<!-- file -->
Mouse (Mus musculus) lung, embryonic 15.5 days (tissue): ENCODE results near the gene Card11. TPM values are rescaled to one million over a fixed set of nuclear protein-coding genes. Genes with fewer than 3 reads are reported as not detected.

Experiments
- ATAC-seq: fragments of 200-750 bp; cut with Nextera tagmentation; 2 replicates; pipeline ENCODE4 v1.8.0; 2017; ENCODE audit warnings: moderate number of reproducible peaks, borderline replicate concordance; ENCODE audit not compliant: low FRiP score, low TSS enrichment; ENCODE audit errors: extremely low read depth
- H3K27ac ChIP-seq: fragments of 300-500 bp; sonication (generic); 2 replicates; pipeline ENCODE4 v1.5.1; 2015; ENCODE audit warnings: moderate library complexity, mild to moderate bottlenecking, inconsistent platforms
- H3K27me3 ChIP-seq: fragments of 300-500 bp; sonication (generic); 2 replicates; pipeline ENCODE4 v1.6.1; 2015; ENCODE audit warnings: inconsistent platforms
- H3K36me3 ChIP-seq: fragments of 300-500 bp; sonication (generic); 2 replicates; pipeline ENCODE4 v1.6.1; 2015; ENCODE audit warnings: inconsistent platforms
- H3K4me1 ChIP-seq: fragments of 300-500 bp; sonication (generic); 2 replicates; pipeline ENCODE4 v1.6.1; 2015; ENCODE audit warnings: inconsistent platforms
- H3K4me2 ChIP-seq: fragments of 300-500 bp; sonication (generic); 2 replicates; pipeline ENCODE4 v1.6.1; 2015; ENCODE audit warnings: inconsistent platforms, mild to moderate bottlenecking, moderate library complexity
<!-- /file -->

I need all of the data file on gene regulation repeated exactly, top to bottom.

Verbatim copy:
Mouse (Mus musculus) lung, embryonic 15.5 days (tissue): ENCODE results near the gene Card11. TPM values are rescaled to one million over a fixed set of nuclear protein-coding genes. Genes with fewer than 3 reads are reported as not detected.

Experiments
- ATAC-seq: fragments of 200-750 bp; cut with Nextera tagmentation; 2 replicates; pipeline ENCODE4 v1.8.0; 2017; ENCODE audit warnings: moderate number of reproducible peaks, borderline replicate concordance; ENCODE audit not compliant: low FRiP score, low TSS enrichment; ENCODE audit errors: extremely low read depth
- H3K27ac ChIP-seq: fragments of 300-500 bp; sonication (generic); 2 replicates; pipeline ENCODE4 v1.5.1; 2015; ENCODE audit warnings: moderate library complexity, mild to moderate bottlenecking, inconsistent platforms
- H3K27me3 ChIP-seq: fragments of 300-500 bp; sonication (generic); 2 replicates; pipeline ENCODE4 v1.6.1; 2015; ENCODE audit warnings: inconsistent platforms
- H3K36me3 ChIP-seq: fragments of 300-500 bp; sonication (generic); 2 replicates; pipeline ENCODE4 v1.6.1; 2015; ENCODE audit warnings: inconsistent platforms
- H3K4me1 ChIP-seq: fragments of 300-500 bp; sonication (generic); 2 replicates; pipeline ENCODE4 v1.6.1; 2015; ENCODE audit warnings: inconsistent platforms
- H3K4me2 ChIP-seq: fragments of 300-500 bp; sonication (generic); 2 replicates; pipeline ENCODE4 v1.6.1; 2015; ENCODE audit warnings: inconsistent platforms, mild to moderate bottlenecking, moderate library complexity